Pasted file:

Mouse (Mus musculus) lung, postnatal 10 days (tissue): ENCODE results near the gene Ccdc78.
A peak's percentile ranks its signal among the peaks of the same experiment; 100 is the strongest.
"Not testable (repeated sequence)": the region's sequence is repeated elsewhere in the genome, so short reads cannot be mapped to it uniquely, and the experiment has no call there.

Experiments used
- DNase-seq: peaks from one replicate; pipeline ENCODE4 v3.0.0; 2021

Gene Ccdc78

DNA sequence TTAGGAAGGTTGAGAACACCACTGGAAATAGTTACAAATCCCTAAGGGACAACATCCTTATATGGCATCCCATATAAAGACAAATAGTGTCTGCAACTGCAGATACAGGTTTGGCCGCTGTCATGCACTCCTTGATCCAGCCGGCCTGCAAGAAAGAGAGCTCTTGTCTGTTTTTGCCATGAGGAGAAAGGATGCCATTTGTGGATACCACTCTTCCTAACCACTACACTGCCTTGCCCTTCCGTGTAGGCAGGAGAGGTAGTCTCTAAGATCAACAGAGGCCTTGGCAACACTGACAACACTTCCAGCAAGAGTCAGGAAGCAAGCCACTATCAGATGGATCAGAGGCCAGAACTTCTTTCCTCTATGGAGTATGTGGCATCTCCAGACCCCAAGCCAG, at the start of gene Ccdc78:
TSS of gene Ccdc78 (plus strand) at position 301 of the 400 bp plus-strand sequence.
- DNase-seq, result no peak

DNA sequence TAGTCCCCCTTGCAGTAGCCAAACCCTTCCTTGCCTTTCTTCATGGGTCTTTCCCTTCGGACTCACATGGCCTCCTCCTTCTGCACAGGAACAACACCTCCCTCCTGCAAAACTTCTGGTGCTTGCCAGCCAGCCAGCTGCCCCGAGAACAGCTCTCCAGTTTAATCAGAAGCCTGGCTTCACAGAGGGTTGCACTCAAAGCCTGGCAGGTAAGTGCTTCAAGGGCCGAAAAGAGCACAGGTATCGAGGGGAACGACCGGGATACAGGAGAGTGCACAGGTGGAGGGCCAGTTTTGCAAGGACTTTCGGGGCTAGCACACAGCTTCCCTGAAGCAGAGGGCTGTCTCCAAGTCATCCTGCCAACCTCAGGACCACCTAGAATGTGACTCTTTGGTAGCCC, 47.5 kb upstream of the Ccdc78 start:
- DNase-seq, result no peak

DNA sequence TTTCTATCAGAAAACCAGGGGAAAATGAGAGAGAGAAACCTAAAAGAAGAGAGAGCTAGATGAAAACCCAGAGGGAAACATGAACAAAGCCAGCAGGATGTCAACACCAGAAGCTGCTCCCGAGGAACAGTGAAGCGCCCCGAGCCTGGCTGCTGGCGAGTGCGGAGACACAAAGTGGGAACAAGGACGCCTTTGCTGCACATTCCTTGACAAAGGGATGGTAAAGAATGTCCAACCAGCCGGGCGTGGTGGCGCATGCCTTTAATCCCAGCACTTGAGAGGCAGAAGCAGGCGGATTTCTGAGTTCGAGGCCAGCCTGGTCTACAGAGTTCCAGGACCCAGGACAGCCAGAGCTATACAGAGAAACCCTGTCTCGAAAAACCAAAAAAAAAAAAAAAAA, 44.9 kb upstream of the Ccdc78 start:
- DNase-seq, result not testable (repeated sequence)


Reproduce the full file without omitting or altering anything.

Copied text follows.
Mouse (Mus musculus) lung, postnatal 10 days (tissue): ENCODE results near the gene Ccdc78.
A peak's percentile ranks its signal among the peaks of the same experiment; 100 is the strongest.
"Not testable (repeated sequence)": the region's sequence is repeated elsewhere in the genome, so short reads cannot be mapped to it uniquely, and the experiment has no call there.

Experiments used
- DNase-seq: peaks from one replicate; pipeline ENCODE4 v3.0.0; 2021

Gene Ccdc78

DNA sequence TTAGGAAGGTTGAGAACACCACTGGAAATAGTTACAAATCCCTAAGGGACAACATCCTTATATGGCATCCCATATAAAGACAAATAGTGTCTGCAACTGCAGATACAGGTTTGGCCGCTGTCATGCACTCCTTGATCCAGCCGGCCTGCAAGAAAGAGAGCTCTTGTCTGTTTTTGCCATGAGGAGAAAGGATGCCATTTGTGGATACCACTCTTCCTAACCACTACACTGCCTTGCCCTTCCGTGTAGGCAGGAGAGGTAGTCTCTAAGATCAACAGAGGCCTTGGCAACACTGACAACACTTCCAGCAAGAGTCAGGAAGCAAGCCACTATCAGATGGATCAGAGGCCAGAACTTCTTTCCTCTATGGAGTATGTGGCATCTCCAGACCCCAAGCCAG, at the start of gene Ccdc78:
TSS of gene Ccdc78 (plus strand) at position 301 of the 400 bp plus-strand sequence.
- DNase-seq, result no peak

DNA sequence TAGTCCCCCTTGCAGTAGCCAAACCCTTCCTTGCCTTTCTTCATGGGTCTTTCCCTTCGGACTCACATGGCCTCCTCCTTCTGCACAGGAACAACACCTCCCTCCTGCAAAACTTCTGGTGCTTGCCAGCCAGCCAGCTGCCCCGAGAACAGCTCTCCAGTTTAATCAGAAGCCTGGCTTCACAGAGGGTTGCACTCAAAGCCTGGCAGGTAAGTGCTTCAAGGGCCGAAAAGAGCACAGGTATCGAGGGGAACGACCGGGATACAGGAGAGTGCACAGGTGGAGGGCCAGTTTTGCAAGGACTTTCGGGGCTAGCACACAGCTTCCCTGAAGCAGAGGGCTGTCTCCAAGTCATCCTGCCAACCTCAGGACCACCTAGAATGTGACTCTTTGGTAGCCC, 47.5 kb upstream of the Ccdc78 start:
- DNase-seq, result no peak

DNA sequence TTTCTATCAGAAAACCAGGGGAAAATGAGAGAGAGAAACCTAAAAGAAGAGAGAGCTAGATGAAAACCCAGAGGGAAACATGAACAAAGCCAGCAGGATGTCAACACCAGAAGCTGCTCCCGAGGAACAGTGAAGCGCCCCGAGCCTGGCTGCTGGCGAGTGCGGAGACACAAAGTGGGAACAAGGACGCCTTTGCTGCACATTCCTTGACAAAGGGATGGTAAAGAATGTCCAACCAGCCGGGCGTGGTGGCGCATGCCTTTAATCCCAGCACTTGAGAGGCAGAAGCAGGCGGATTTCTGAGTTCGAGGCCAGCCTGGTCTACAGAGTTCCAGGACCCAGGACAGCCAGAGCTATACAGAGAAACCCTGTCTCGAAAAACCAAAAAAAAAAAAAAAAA, 44.9 kb upstream of the Ccdc78 start:
- DNase-seq, result not testable (repeated sequence)